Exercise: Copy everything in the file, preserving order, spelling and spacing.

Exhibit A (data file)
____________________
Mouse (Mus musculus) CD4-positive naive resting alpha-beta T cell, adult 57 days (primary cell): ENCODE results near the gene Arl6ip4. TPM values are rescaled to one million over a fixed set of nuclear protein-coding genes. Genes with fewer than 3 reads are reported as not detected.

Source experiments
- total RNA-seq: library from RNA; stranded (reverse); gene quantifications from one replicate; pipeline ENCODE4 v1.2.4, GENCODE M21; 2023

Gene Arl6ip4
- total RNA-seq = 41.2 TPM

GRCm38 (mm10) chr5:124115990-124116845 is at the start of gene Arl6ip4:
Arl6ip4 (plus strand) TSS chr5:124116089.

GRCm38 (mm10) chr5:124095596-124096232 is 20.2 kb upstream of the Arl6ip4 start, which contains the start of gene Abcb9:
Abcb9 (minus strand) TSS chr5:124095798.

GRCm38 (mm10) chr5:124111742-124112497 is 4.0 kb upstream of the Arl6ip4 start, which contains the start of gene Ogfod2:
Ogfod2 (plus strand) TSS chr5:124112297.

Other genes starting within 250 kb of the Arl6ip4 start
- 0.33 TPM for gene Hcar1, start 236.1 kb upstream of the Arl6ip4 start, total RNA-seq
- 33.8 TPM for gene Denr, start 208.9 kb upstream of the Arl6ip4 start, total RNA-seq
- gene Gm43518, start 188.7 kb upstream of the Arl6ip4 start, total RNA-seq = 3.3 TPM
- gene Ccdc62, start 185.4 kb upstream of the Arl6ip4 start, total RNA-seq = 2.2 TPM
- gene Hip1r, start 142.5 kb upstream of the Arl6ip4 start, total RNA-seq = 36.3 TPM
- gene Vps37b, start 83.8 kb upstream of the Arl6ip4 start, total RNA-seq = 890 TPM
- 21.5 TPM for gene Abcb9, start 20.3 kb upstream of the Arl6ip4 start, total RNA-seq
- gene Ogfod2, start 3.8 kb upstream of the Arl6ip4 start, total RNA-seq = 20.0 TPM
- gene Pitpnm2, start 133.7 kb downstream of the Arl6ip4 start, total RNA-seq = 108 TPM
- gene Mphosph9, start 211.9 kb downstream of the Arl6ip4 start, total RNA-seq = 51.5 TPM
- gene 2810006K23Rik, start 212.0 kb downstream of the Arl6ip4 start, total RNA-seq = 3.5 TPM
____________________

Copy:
Mouse (Mus musculus) CD4-positive naive resting alpha-beta T cell, adult 57 days (primary cell): ENCODE results near the gene Arl6ip4. TPM values are rescaled to one million over a fixed set of nuclear protein-coding genes. Genes with fewer than 3 reads are reported as not detected.

Source experiments
- total RNA-seq: library from RNA; stranded (reverse); gene quantifications from one replicate; pipeline ENCODE4 v1.2.4, GENCODE M21; 2023

Gene Arl6ip4
- total RNA-seq = 41.2 TPM

GRCm38 (mm10) chr5:124115990-124116845 is at the start of gene Arl6ip4:
Arl6ip4 (plus strand) TSS chr5:124116089.

GRCm38 (mm10) chr5:124095596-124096232 is 20.2 kb upstream of the Arl6ip4 start, which contains the start of gene Abcb9:
Abcb9 (minus strand) TSS chr5:124095798.

GRCm38 (mm10) chr5:124111742-124112497 is 4.0 kb upstream of the Arl6ip4 start, which contains the start of gene Ogfod2:
Ogfod2 (plus strand) TSS chr5:124112297.

Other genes starting within 250 kb of the Arl6ip4 start
- 0.33 TPM for gene Hcar1, start 236.1 kb upstream of the Arl6ip4 start, total RNA-seq
- 33.8 TPM for gene Denr, start 208.9 kb upstream of the Arl6ip4 start, total RNA-seq
- gene Gm43518, start 188.7 kb upstream of the Arl6ip4 start, total RNA-seq = 3.3 TPM
- gene Ccdc62, start 185.4 kb upstream of the Arl6ip4 start, total RNA-seq = 2.2 TPM
- gene Hip1r, start 142.5 kb upstream of the Arl6ip4 start, total RNA-seq = 36.3 TPM
- gene Vps37b, start 83.8 kb upstream of the Arl6ip4 start, total RNA-seq = 890 TPM
- 21.5 TPM for gene Abcb9, start 20.3 kb upstream of the Arl6ip4 start, total RNA-seq
- gene Ogfod2, start 3.8 kb upstream of the Arl6ip4 start, total RNA-seq = 20.0 TPM
- gene Pitpnm2, start 133.7 kb downstream of the Arl6ip4 start, total RNA-seq = 108 TPM
- gene Mphosph9, start 211.9 kb downstream of the Arl6ip4 start, total RNA-seq = 51.5 TPM
- gene 2810006K23Rik, start 212.0 kb downstream of the Arl6ip4 start, total RNA-seq = 3.5 TPM